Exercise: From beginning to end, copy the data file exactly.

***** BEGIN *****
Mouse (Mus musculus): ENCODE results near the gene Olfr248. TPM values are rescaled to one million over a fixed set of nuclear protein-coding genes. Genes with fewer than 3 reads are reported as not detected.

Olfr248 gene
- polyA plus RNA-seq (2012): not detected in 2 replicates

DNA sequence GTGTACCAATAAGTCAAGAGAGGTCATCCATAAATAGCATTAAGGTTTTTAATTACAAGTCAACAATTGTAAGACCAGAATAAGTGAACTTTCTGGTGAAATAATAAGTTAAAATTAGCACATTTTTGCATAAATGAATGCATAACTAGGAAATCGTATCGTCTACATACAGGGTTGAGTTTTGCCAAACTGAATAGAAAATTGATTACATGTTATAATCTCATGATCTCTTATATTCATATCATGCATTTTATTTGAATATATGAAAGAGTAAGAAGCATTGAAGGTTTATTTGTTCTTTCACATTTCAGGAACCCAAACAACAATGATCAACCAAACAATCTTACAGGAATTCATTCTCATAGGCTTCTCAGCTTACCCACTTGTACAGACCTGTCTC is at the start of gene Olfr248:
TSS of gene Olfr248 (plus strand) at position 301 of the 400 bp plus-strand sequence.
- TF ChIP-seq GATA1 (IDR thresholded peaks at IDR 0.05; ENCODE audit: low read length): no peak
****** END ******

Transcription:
Mouse (Mus musculus): ENCODE results near the gene Olfr248. TPM values are rescaled to one million over a fixed set of nuclear protein-coding genes. Genes with fewer than 3 reads are reported as not detected.

Olfr248 gene
- polyA plus RNA-seq (2012): not detected in 2 replicates

DNA sequence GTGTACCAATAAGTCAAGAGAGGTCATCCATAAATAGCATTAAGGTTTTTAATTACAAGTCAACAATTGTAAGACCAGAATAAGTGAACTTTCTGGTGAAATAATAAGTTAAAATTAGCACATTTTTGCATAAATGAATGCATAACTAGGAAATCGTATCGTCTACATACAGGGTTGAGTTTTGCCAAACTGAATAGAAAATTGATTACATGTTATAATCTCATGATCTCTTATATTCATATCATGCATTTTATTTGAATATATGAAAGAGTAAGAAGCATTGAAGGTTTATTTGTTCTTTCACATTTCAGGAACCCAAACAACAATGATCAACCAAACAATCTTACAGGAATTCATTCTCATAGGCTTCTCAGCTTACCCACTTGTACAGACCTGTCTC is at the start of gene Olfr248:
TSS of gene Olfr248 (plus strand) at position 301 of the 400 bp plus-strand sequence.
- TF ChIP-seq GATA1 (IDR thresholded peaks at IDR 0.05; ENCODE audit: low read length): no peak